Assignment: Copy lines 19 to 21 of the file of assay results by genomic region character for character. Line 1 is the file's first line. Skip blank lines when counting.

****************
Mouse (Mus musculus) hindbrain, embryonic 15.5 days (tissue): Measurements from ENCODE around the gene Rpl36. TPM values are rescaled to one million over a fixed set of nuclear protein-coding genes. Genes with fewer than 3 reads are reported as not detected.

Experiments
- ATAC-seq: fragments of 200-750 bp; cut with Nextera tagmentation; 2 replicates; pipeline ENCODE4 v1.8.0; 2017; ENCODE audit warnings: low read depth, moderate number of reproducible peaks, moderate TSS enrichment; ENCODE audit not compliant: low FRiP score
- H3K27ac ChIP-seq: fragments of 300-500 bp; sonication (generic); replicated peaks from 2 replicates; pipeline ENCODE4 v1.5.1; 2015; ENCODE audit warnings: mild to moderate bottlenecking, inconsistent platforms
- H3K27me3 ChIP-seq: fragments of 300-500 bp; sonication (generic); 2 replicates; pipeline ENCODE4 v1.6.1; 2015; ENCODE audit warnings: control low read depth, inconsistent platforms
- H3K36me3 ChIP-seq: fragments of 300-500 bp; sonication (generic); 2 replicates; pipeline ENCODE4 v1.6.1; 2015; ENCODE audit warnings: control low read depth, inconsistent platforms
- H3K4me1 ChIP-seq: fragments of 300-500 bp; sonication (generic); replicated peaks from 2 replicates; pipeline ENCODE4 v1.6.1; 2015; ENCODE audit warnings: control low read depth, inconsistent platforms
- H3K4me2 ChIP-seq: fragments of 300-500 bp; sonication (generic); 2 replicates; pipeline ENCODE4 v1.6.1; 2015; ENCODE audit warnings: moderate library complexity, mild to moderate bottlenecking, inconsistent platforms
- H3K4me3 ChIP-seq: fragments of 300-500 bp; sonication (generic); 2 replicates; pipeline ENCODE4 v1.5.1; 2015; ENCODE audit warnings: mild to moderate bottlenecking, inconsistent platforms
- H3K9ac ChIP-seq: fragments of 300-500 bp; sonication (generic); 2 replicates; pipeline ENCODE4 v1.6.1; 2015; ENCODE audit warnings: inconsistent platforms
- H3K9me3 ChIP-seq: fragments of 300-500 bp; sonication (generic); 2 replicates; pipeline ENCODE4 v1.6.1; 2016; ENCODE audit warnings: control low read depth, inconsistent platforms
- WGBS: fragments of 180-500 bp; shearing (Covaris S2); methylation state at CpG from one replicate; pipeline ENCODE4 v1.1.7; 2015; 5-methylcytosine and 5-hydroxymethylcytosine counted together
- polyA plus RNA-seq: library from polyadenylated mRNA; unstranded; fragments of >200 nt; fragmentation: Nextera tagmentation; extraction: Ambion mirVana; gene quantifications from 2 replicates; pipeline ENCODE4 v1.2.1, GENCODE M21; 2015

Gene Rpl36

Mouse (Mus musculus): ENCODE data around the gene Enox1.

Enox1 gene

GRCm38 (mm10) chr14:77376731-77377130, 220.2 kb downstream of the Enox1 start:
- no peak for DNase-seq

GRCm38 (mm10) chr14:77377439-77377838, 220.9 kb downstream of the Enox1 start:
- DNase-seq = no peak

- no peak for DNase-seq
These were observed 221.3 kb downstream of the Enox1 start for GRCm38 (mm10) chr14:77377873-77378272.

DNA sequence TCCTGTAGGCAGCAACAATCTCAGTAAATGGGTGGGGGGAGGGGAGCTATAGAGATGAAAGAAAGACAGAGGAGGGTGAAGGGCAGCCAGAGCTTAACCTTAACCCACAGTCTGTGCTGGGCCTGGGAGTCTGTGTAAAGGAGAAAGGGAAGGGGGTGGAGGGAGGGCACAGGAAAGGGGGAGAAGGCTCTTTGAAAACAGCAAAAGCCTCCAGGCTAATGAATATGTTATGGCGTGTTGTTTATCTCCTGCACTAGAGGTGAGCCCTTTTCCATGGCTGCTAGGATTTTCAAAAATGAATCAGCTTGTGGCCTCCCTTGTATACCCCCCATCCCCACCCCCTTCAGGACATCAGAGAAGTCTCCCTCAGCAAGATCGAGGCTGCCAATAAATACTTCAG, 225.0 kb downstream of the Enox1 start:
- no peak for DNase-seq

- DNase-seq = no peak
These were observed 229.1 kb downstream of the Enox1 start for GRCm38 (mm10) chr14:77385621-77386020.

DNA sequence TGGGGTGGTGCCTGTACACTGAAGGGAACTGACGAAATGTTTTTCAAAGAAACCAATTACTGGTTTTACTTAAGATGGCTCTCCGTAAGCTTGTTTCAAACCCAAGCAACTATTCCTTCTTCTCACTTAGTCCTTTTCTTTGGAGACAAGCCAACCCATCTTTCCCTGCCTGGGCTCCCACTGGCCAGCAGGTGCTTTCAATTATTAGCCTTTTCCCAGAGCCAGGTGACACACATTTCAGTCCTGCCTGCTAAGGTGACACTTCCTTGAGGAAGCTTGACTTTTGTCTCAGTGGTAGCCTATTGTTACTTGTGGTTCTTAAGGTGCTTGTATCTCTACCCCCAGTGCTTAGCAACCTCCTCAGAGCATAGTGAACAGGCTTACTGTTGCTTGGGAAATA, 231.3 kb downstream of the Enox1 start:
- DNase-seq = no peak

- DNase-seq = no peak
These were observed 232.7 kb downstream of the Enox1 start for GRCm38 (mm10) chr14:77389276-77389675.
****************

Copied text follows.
GRCm38 (mm10) chr14:77377439-77377838, 220.9 kb downstream of the Enox1 start:
- DNase-seq = no peak

- no peak for DNase-seq